DHS counterterrorism strategy to address white supremacist threat

DHS counterterrorism strategy to address white supremacist threat
© Aaron Schwartz

The Department of Homeland Security (DHS) announced a new counterterrorism strategy Friday that focuses on extremist violence and the threat from white supremacists.

"The new strategic framework will make it clear that the Department is committed to addressing the threat posed by terrorism and targeted violence at home, just as it is committed to continuing to aggressively pursue the foreign terrorist organizations it has denied entry to the United States for nearly seventeen years," DHS said in a statement.

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The agency said its goal is to better understand evolving terrorism and targeted violence threats, block terrorists from entering the U.S., prevent terrorism and targeted violence and enhance infrastructure protections and community preparedness.

In announcing the strategy at a joint Brookings Institution and Heritage Foundation event, acting Homeland Security Secretary Kevin McAleenan discussed the growing threat of extremist and white supremacist violence.

"There is evidence of this growing number of threat actors who seek to attack the seams of our diverse and violent social fabric and incite our nation's most vulnerable populations...to violence against their fellow citizens," he said. "These individuals are motivated by various violent extremist ideologies....including very concerning and increasingly, white supremacist violent extremism."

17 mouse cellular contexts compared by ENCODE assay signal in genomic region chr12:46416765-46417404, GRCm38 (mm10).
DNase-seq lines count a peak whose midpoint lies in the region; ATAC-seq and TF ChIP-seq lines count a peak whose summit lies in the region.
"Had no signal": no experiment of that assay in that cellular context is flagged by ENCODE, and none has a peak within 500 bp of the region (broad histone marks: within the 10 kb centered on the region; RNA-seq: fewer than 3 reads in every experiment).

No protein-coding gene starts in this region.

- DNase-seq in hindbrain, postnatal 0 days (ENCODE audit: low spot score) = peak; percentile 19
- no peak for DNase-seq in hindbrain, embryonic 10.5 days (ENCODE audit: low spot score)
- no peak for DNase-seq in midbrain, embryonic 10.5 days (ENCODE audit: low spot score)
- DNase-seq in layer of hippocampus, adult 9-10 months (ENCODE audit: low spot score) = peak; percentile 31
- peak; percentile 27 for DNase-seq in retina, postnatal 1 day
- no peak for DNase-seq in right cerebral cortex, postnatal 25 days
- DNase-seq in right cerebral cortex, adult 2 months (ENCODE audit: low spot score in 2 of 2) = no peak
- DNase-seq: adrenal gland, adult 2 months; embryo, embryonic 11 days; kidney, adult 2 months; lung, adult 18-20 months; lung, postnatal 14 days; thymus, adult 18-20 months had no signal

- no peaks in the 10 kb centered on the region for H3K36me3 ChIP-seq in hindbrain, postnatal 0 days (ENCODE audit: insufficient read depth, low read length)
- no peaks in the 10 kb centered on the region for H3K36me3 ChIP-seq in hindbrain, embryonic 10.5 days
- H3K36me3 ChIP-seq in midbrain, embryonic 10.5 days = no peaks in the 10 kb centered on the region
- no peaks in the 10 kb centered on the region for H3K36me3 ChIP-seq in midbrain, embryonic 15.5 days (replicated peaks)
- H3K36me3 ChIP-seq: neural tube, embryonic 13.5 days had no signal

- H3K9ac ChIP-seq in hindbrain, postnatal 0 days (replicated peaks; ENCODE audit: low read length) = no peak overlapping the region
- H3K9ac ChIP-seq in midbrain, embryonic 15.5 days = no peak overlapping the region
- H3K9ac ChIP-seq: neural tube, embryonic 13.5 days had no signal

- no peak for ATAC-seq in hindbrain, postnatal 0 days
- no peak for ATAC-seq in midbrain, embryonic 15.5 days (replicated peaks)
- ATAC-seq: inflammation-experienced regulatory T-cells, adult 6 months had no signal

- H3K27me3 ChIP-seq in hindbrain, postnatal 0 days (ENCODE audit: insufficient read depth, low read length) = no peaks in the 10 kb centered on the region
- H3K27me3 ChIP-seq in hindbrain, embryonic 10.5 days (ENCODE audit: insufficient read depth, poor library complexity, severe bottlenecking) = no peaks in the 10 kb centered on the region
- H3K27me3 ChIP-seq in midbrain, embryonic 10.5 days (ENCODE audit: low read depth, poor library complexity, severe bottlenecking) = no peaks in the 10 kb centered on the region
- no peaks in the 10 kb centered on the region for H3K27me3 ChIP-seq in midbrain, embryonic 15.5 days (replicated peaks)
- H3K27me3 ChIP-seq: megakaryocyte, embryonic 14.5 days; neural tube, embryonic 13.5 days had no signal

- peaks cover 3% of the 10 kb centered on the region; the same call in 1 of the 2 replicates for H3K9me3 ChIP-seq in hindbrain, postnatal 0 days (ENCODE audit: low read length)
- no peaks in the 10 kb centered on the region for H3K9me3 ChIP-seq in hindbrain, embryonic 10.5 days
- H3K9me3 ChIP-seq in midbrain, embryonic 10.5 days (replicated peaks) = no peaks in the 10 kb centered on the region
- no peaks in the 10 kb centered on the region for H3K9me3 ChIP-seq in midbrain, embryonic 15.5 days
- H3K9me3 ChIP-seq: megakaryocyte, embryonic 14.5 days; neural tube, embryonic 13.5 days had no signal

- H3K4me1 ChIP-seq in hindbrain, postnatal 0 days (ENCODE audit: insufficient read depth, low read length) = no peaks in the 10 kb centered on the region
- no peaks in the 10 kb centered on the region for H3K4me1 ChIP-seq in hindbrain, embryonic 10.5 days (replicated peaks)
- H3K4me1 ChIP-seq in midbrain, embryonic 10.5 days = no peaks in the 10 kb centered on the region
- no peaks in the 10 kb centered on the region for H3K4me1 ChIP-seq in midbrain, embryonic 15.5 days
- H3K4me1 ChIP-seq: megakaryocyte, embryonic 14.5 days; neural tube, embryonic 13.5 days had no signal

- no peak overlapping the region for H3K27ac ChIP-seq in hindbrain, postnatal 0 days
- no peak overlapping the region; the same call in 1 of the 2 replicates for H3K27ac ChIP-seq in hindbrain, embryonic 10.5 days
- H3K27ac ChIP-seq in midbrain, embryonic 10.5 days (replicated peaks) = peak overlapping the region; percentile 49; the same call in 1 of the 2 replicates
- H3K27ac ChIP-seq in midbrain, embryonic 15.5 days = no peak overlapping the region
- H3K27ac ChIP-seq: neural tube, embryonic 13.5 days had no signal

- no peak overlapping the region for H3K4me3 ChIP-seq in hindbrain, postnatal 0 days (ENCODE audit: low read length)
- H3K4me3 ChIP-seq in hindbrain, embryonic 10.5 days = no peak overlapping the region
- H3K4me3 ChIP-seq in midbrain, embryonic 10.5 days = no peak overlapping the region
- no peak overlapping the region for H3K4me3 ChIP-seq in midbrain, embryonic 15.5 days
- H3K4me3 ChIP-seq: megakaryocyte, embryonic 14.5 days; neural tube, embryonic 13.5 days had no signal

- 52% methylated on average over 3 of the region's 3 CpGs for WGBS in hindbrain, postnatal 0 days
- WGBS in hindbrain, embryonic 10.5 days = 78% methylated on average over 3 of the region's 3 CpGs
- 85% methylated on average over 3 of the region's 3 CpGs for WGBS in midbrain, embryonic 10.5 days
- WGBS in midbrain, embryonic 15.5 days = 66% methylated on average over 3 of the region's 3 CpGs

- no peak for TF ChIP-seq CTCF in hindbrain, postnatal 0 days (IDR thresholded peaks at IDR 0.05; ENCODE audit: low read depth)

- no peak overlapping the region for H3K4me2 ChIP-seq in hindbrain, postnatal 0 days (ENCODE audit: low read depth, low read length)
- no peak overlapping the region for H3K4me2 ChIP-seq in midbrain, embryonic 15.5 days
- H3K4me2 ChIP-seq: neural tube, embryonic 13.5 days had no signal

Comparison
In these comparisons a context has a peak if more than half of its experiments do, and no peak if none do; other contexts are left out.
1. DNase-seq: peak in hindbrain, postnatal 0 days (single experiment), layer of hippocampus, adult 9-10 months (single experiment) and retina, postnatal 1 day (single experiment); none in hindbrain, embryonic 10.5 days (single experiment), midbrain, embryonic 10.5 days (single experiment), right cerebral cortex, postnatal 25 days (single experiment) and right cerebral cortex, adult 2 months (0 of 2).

"White supremacist extremism is one of the most potent ideologies driving acts of targeted violence in this country,” he added.

McAleenan said in an interview with The Atlantic, which first reported the outline of the strategy, that he is not worried about any political ramifications of the new strategy.

“We’re worried about threats to the American people,” he said.

The strategy follows a mass shooting in El Paso, Texas, last month that authorities said was hate-motivated.

According to the Anti-Defamation League, right-wing extremists were connected to at least 50 extremist-related murders in 2018 in the U.S.

Updated at 3:36 p.m.